Silly season is upon us.
Every Christmas period, I load up on every tacky item you can think of.
This year, I purchased a three-foot-high ‘3D’ reindeer stick figurine. The kids have dubbed him Rudolph.
My mother caught wind of my purchase. ‘Buy me two,’ she said. So I did. She said she’d send the money to my account.
That’s one of the greatest gifts of internet banking, isn’t it? A few clicks on the keyboard…and away the money goes. No more lugging cash around.
Yet here’s the thing: My folks bank with a different institution to me. So any transfers between our accounts requires at least 48 hours for the money to roll over…
Even though internet banking has been around for almost 20 years, it’s absurd that it still takes two days — sometimes longer — for cash to roll from one account into another.
Yet bitcoin’s arrival in 2009 proved that banking transactions could take place in real-time — not two days.
So why do we put up with major banks getting away with sluggish rollover times? We shouldn’t, but many people don’t know they have a choice.
Yet, while the Aussie banking industry is reasonably proactive when it comes to providing new tech for people, the US banking sector is much slower.
Two years ago, Nacha, the industry-owned group that sets the rules for automotive payments, sought to overhaul the system. Instead of the two-day lag most Americans put up with, Nacha wanted any payments made at 2:00pm on a weekday to roll over at 5:00pm that day.
For whatever reason, the US banking behemoths didn’t like it. They killed off the idea in August last year.
A select few dominant banks decided on the outcome for an entire industry. Smaller banks — and, most importantly, consumers — wanted a faster processing system.
Jason Marshall, a former payments executive at Walmart in the US, and now employee at payments fintech firm InComm, highlighted how skewed the banking sector really is:
‘In this space, a relatively small number of banks decide whether the progress happens. And with a lack of transparency, the small number of banks that hold back the payments system don’t even have to show their face.’
We have no idea which bank voted one way or the other.
Chances are, you could take a stab at guessing by looking at which top banking CEO is bashing bitcoin…
Perhaps we should thank these banks, though. Outdated attitudes are giving way to new ideas. The stagnant banking industry is enabling an entirely new sector to thrive.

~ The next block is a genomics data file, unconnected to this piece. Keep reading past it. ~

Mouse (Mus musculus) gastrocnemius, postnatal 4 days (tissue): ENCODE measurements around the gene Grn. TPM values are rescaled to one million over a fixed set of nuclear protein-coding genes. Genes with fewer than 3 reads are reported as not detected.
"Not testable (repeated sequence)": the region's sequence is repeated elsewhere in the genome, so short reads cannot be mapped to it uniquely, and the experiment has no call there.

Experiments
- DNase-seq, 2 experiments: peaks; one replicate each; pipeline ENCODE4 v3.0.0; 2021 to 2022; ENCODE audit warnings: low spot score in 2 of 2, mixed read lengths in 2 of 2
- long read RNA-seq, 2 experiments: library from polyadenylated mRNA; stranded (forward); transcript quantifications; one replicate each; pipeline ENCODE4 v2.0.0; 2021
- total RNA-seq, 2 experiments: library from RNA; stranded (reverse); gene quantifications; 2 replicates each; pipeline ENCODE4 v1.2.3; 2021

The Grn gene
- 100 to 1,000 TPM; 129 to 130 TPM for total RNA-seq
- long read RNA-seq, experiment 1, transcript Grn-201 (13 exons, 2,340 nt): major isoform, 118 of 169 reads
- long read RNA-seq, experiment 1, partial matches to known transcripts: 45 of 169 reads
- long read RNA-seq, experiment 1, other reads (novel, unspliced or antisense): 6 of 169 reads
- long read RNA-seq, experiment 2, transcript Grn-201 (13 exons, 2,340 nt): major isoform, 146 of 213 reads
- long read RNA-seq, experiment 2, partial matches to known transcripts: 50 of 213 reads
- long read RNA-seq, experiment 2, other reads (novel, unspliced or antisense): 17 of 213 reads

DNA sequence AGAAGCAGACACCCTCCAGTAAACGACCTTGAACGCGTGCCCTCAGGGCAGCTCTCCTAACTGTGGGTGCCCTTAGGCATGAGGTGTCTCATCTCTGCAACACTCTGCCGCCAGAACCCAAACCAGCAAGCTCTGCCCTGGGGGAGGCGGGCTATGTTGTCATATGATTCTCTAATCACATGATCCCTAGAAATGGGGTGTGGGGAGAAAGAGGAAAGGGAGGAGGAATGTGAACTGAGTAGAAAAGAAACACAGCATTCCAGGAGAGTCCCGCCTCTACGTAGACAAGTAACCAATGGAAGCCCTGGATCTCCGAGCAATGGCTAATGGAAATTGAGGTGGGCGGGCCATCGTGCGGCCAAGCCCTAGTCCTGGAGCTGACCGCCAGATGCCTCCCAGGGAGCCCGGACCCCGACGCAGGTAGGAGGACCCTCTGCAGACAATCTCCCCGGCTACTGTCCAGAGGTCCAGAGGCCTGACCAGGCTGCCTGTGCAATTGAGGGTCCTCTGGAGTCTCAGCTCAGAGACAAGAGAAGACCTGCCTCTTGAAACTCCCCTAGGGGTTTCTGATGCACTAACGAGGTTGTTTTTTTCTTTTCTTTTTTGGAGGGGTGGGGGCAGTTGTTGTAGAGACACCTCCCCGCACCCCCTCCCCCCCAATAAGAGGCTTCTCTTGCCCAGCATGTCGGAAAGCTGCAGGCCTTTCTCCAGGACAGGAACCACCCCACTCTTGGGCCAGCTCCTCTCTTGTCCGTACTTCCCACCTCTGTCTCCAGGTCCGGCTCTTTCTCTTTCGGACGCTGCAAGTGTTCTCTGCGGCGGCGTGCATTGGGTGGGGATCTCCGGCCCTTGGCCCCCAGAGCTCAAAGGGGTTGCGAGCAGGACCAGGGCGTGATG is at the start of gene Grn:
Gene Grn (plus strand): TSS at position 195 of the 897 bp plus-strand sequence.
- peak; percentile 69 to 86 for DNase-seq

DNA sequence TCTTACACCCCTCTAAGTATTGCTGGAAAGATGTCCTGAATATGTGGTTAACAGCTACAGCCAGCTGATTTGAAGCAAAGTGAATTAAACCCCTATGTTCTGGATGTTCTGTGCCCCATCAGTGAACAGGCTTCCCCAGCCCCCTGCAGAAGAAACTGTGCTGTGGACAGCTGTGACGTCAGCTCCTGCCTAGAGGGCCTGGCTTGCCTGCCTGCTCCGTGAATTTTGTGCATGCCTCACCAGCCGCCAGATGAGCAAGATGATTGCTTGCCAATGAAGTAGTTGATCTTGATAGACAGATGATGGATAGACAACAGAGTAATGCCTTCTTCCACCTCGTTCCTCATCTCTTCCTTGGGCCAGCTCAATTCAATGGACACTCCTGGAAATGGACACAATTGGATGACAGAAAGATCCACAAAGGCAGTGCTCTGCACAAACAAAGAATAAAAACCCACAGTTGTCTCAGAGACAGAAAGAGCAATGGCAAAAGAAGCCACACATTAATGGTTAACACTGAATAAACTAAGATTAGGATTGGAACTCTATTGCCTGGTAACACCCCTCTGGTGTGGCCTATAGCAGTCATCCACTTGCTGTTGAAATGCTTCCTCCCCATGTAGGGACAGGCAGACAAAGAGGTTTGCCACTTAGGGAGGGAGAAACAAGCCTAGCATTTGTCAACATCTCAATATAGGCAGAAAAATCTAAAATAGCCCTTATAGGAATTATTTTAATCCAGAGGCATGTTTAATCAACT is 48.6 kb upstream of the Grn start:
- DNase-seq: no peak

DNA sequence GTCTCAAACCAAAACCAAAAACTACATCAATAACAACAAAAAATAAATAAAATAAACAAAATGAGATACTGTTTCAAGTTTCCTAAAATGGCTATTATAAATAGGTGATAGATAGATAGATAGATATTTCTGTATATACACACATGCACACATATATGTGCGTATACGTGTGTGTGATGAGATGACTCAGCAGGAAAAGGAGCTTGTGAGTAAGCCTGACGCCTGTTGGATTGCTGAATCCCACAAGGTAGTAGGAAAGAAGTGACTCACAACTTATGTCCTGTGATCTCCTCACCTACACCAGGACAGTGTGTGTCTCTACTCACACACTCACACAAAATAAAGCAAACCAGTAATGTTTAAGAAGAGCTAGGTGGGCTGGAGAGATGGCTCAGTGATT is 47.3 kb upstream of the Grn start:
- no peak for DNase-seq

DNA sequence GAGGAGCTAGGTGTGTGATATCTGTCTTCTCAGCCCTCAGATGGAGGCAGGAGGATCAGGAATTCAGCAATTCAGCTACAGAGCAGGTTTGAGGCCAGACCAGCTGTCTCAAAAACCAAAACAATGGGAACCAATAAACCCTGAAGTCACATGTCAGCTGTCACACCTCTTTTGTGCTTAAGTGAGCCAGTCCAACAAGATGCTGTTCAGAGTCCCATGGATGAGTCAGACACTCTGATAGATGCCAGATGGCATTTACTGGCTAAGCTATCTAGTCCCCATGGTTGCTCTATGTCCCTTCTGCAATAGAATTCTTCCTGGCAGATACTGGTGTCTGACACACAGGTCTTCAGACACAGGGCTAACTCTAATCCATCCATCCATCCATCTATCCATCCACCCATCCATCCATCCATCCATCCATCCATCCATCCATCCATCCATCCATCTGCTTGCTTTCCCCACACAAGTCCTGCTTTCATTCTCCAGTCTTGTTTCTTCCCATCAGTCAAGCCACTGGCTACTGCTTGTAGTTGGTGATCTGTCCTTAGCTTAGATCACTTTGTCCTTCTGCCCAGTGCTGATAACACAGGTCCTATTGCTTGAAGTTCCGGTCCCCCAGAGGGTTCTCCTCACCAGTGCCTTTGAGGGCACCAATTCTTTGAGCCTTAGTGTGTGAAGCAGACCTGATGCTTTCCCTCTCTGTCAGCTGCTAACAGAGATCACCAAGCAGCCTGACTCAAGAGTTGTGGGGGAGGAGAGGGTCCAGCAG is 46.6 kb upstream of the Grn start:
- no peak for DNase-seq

The power of the banking system is exactly the reason why many people are so desperate to get outside it.
In my view, the fintech industry is going to challenge the existing banking system.
Each year, KPMG and H2 Ventures create a list of the top 100 fintech players around the world. The list is broken up into two segments: a top 50 based on innovation, capital raising and size; and an emerging 50.
China continues to have the biggest disruptors in the fintech space, with five Chinese companies filling out top 10 spots.
Australia, surprisingly, had three companies in the top 50. Small business lending firm Prospa came in at number 24. Whereas ‘buy now, pay later’ services ZipMoney and AfterPay Touch Group Ltd [ASX:APT] came in at 37 and 44 respectively.
What’s interesting to note is that there is one key attribute driving these fintech businesses. The majority are using data analytics and artificial intelligence as a basis for their business model.
Which means, for investors, there’s actually a couple of different ways you could piggyback the fintech boom.
Those interested in fintechs would most probably invest by buying stock of companies they like. However, Exponential Stock Investor editor Ryan Dinse isn’t interested in the fintech companies rounding out the global top 50.
Over the past three months, he’s put together a list of firms that would fall under the ‘game-changers’ of the industry. The very sort KPMG would describe as emerging companies — those pushing the envelope of the financial services industry.
In just one month, one of those stocks is already up 146%. Yet he has three more on his list that he reckons will do the same. Details here.
Editor, Markets & Money